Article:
My mom, being the welcoming sort, started to invite him out to family get-togethers right away. Over the years, he shared much with us and we learned so much from him. We still keep in touch at Christmas time and he continues to serve as a missionary priest in the U.S. - albeit in the warmer central states!
At some point, he shared this hand-typed list of spices with my mom, who then shared it with me. I enjoy reading the list every once in a while, and I keep it posted on the inside of a kitchen cabinet door. It reminds me of Fr. Peter, and it reminds me to pray for him.
- Bay Leaf -- Used in stews, soup and great with pot roast. Go easy. Bay leaves are strong, especially California bay leaves, which are the kind most grocery stores stock. I use 1/2 a leaf in my stews.
- Basil -- Ah, the taste of summer. who can resist fresh basil and tomatoes from the garden tossed with olive oil and garlic on a plate full of pasta? Dried, it's wonderful in soups, pasta dishes and chicken.
- Dill -- It's not just for pickles. Try some dill sprinkled on fish, chicken or even in a light cream soup.
- Garlic -- Nectar of the gods, well, bulb of the gods anyway. Garlic has a way of making the most ordinary food gourmet. Try sprinkling garlic powder (not garlic salt) into a prepared box of white cheddar macaroni and cheese. Surprise! It's pretty good. Fresh, though, is best. Squeeze it from a press into almost anything. Don't use with chocolate though.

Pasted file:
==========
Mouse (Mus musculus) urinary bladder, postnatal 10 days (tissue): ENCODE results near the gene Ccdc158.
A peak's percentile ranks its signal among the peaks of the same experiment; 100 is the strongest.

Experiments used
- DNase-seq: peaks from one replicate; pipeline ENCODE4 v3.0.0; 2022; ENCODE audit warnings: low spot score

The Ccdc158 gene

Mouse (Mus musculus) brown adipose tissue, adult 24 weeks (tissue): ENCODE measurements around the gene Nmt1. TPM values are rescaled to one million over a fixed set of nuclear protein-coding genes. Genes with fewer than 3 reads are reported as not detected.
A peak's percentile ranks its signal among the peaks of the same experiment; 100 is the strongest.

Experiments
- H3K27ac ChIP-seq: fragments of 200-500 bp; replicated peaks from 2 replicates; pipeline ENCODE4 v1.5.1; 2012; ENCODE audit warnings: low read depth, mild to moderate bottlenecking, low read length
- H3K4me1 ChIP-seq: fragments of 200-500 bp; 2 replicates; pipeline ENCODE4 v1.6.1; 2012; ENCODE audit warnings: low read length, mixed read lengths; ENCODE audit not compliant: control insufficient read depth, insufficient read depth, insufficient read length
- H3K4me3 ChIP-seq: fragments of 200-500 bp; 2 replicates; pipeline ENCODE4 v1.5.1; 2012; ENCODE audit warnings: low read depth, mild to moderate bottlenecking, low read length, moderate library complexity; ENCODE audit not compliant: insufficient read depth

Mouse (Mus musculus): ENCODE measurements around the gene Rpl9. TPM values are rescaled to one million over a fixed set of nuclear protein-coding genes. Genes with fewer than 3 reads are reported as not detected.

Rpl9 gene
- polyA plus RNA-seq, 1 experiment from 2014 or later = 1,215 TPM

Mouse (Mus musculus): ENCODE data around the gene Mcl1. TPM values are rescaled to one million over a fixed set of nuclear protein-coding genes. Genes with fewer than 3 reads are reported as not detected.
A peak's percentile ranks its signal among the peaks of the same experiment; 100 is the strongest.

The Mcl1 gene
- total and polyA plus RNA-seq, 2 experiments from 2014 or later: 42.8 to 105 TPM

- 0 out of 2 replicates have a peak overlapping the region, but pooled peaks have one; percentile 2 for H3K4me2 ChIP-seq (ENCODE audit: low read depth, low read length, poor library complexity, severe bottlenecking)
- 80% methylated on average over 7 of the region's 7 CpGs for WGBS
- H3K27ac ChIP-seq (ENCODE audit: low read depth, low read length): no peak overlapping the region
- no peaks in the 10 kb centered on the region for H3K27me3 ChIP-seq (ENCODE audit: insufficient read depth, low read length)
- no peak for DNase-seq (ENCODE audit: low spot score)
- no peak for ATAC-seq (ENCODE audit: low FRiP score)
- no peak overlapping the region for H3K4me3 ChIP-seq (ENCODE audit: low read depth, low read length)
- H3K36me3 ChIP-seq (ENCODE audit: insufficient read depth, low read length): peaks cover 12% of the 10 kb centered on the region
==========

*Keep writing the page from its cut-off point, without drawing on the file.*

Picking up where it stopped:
- Ginger -- Sprinkle it in your stir-fry, try it on baked chicken breasts with a little soy sauce and garlic. For fun, get it fresh (it's that alien-looking root mass in the produce department) and freeze it. It will keep almost indefinitely when frozen. To use, hack off a piece, peel it and grate it into your recipe.
- Nutmeg -- I love nutmeg. If you can find nutmeg nuts and the itty, bitty grater that comes with it, buy it. Once you've had freshly grated nutmeg, the powdered stuff in the jar is beneath you. Obiously an ingredient in baking, it's also good grated on sauteed squash, green beans, and carrots.
- Oregano -- A staple in Italian cooking, it's also good in stews and salad dressings.
- Rosemary -- This beautiful plant grows wil in my garden and provides an intoxicating aroma to meats, stews and root veggies. Try some crumbled in your carrots for a change of pace.
- Tarragon -- An almost licorice flavor, this delicate herb takes front and center in vinaigrettes, as a delicious sprinkle on the top of baked or poached poultry and fish.
- Thyme -- Make time for thyme! It's strong and adds a hint of character to an otherwise pretty standard dish. Use it with chicken, soups and beef.
*I must mention that normally I wouldn't refer to a priest by his first name, out of respect. However, it was Fr's wish to be called such, and I didn't ask his permission to use his full name in this post anyway!